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Small-scale gold miners, government decry poor disposal of mercury in miningGold miners in the country have expressed concern on the improper disposal of mercury within the industry. Mercury is used in all gold mines in the country to sieve or attract ‘gold dusts’ from soil.

However, some miners have expressed concern that after its use, mercury is improperly disposed of, which sometimes ends up in water streams and rivers. Water contaminated with mercury could affect the environment.

Soil suspected to have gold is placed in a basin of water and mixed with one bottle of mercury. Mercury attracts all the gold particles in the soil. During a recent conference to discuss the proposed amendment to the mining policy and act at Protea hotel organized by Eco Christian Organization and Action Aid Uganda, miners asked government to check the improper disposal of mercury to save the environment.

“In Buhweju, the gold deposits are located in water catchment areas and wetlands. Mercury is often improperly disposed of into wetlands. Many of our valleys have been washed down with mercury, which contaminates our water. It is a big challenge that needs to be addressed immediately,” one of the miners told participants.

Emmanuel Kibirige, one of the gold miners in Mubende and the secretary general of Mubende Gold Miners Association, concurred that government needed to regulate the use of mercury in gold mining.

“Mercury normally ends up in streams and rivers. We need to regulate how it should be managed,” he said.
A 2012 report authored by the United Nations Environment Programme (UNEP) titled, Analysis of formalization approaches in the artisanal and small-scale gold mining sector experiences: A case study of Uganda, cautioned the constant use of mercury in Uganda’s mining sector.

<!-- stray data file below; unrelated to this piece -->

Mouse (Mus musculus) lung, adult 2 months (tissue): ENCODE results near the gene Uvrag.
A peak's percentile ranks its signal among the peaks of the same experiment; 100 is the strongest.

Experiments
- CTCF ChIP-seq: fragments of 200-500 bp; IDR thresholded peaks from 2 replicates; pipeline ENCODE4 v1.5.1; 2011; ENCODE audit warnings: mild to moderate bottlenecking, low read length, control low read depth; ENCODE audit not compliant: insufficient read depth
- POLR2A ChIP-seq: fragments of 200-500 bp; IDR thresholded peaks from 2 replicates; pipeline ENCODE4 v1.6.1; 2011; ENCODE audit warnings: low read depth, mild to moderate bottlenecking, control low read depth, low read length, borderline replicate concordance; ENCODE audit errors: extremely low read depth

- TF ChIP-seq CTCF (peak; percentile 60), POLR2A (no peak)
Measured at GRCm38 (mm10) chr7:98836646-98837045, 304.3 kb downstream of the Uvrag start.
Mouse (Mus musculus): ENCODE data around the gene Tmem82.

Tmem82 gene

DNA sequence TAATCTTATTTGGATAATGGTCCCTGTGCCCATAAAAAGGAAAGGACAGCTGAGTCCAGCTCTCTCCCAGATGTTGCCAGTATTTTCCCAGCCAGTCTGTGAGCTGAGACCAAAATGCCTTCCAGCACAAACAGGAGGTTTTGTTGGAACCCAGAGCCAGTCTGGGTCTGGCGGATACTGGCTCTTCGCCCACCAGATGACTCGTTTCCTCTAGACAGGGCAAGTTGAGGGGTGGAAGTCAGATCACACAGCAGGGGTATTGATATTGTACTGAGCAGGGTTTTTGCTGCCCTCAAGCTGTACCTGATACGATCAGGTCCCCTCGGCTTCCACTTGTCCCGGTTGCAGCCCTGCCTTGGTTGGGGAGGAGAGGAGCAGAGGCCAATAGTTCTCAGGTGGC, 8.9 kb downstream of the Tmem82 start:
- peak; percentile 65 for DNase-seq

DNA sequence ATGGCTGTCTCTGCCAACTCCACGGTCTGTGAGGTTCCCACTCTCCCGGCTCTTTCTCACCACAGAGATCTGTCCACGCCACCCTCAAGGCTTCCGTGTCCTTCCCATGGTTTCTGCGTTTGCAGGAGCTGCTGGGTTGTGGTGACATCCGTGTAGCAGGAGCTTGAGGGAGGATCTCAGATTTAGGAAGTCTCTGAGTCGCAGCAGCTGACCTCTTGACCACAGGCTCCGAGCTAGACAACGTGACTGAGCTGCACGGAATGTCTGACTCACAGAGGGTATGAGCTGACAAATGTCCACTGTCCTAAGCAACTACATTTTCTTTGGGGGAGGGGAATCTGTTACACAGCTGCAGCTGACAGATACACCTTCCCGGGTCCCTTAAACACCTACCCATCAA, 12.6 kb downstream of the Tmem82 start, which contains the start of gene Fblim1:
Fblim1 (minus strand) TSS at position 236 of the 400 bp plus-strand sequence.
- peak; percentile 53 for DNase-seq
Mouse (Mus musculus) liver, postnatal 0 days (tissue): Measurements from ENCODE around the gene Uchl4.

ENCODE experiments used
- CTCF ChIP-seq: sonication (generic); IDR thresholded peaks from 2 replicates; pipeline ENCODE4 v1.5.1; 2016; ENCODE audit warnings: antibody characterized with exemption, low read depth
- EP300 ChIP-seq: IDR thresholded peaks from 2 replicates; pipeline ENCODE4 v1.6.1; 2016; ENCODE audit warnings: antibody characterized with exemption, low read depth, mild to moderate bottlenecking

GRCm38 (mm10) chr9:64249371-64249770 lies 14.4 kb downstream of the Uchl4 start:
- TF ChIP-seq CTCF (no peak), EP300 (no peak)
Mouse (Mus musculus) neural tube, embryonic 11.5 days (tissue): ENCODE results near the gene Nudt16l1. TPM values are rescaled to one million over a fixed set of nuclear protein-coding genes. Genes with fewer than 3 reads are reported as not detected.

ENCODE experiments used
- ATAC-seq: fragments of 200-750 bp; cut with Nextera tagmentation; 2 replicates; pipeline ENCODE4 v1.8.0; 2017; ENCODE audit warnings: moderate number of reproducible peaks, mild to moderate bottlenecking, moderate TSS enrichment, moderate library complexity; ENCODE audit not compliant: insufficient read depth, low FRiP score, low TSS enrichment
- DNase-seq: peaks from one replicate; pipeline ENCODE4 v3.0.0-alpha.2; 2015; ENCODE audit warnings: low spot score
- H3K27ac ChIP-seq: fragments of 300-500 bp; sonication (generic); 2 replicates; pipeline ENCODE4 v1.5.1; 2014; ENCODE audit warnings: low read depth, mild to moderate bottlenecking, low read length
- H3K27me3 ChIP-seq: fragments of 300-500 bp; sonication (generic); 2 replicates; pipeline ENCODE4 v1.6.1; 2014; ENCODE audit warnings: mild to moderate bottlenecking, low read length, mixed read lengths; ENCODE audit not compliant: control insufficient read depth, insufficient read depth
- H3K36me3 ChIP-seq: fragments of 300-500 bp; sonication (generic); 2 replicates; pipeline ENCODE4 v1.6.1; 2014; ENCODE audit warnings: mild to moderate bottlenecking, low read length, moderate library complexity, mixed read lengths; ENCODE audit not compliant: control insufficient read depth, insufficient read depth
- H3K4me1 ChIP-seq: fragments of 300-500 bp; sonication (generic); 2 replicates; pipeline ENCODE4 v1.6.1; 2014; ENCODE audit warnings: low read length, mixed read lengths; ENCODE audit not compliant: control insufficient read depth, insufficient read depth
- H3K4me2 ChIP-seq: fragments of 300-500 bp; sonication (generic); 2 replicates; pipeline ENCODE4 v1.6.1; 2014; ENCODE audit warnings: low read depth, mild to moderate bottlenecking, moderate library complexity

The report noted gold mines in Mubende district, Buhweju goldfield in Mashonga, Buhweju district, Tira in Busia and Rupa in Moroto district Karamoja sub- region, which used mercury to harvest gold.

The report advised government to ensure that small- scale and artisanal miners be formed into formal associations to regulate them better. For instance, the report notes that in Tira goldmine in Busia district and neighbouring Bugiri district, between 600 and 1,000 miners use mercury.

“As such, the main environmental impact from artisanal and small-scale gold miners in Uganda, related to siltation of rivers and wildcat pitting, is causing localized degradation of soil vegetation,” the report notes. It estimates that at least 150 kilograms of mercury are emitted into the environment annually. Of these, 45 kilograms of mercury are estimated to be discharged into water streams and rivers.

Dr Joseph Gyagenda of Nsambya hospital last year told Oil in Uganda that mercury was a heavy metal that could not easily be absorbed by living organisms, including humans.
“This mercury will accumulate in the kidney, liver, skin and lungs, causing permanent mental disability and a range of other conditions,” he said. He added: “If it gets to the lungs, it is very dangerous because it can get to the blood and easily destroy the covering of the nerves.”

Early this year, Gabriel Data, an official from the geological department under the ministry of Energy, told a mining conference that government was considering banning mercury in gold harvesting.

Miners believe that formalisation of small-scale and artisanal miners will not only fetch government more revenue in terms of license fees and taxes, but also regulate the use of mercury and other environmentally-unfriendly mining practices.